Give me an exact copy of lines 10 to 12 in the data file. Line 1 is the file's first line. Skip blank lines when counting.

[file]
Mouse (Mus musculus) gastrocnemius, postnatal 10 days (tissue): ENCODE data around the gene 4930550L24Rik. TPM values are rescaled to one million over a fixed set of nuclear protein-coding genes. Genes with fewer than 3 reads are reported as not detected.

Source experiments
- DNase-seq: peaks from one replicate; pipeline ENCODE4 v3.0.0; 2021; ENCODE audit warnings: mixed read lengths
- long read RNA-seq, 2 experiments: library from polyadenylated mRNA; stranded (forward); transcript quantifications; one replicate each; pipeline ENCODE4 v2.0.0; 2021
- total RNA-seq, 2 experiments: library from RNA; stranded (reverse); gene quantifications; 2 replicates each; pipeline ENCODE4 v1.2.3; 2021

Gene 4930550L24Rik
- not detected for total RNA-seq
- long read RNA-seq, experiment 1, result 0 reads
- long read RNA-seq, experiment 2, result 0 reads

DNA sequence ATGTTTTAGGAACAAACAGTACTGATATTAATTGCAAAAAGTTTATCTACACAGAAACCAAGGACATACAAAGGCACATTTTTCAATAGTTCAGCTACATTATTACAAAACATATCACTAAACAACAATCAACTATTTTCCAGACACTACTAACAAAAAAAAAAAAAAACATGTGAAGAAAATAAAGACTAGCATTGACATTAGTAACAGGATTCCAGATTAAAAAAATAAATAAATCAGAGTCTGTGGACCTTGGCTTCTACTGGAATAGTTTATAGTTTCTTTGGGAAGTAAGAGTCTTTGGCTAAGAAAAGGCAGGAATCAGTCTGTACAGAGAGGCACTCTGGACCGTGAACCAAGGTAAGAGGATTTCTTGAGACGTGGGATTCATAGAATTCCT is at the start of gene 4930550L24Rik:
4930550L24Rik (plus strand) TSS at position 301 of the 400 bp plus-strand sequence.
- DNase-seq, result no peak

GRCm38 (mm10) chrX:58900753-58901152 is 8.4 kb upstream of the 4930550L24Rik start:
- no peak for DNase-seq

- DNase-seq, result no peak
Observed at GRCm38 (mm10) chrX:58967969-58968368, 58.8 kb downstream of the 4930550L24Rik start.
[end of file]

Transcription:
DNA sequence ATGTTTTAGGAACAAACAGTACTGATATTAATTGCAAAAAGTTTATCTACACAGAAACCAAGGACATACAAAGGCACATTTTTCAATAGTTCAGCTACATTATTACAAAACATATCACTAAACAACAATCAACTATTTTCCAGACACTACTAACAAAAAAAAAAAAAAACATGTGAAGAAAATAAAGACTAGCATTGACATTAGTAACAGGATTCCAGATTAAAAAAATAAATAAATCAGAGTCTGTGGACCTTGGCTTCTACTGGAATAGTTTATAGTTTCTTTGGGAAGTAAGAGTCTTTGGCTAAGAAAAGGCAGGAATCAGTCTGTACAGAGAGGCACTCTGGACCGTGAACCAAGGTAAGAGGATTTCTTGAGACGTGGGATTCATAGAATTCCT is at the start of gene 4930550L24Rik:
4930550L24Rik (plus strand) TSS at position 301 of the 400 bp plus-strand sequence.
- DNase-seq, result no peak